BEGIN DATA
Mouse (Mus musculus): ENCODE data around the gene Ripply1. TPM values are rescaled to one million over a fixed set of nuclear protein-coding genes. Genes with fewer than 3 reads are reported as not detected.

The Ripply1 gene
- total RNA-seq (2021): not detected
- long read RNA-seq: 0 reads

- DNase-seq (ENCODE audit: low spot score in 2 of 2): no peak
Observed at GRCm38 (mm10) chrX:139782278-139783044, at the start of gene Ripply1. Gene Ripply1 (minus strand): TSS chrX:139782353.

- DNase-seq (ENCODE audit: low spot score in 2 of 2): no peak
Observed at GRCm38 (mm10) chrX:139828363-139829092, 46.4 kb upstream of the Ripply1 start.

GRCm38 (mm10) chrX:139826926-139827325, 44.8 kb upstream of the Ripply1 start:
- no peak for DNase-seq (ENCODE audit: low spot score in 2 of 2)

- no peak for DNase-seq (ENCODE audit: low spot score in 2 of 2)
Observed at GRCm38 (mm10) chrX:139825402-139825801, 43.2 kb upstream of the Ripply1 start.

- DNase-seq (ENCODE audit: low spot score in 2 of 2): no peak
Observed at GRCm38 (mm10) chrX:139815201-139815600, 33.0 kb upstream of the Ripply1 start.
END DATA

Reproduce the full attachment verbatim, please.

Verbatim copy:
Mouse (Mus musculus): ENCODE data around the gene Ripply1. TPM values are rescaled to one million over a fixed set of nuclear protein-coding genes. Genes with fewer than 3 reads are reported as not detected.

The Ripply1 gene
- total RNA-seq (2021): not detected
- long read RNA-seq: 0 reads

- DNase-seq (ENCODE audit: low spot score in 2 of 2): no peak
Observed at GRCm38 (mm10) chrX:139782278-139783044, at the start of gene Ripply1. Gene Ripply1 (minus strand): TSS chrX:139782353.

- DNase-seq (ENCODE audit: low spot score in 2 of 2): no peak
Observed at GRCm38 (mm10) chrX:139828363-139829092, 46.4 kb upstream of the Ripply1 start.

GRCm38 (mm10) chrX:139826926-139827325, 44.8 kb upstream of the Ripply1 start:
- no peak for DNase-seq (ENCODE audit: low spot score in 2 of 2)

- no peak for DNase-seq (ENCODE audit: low spot score in 2 of 2)
Observed at GRCm38 (mm10) chrX:139825402-139825801, 43.2 kb upstream of the Ripply1 start.

- DNase-seq (ENCODE audit: low spot score in 2 of 2): no peak
Observed at GRCm38 (mm10) chrX:139815201-139815600, 33.0 kb upstream of the Ripply1 start.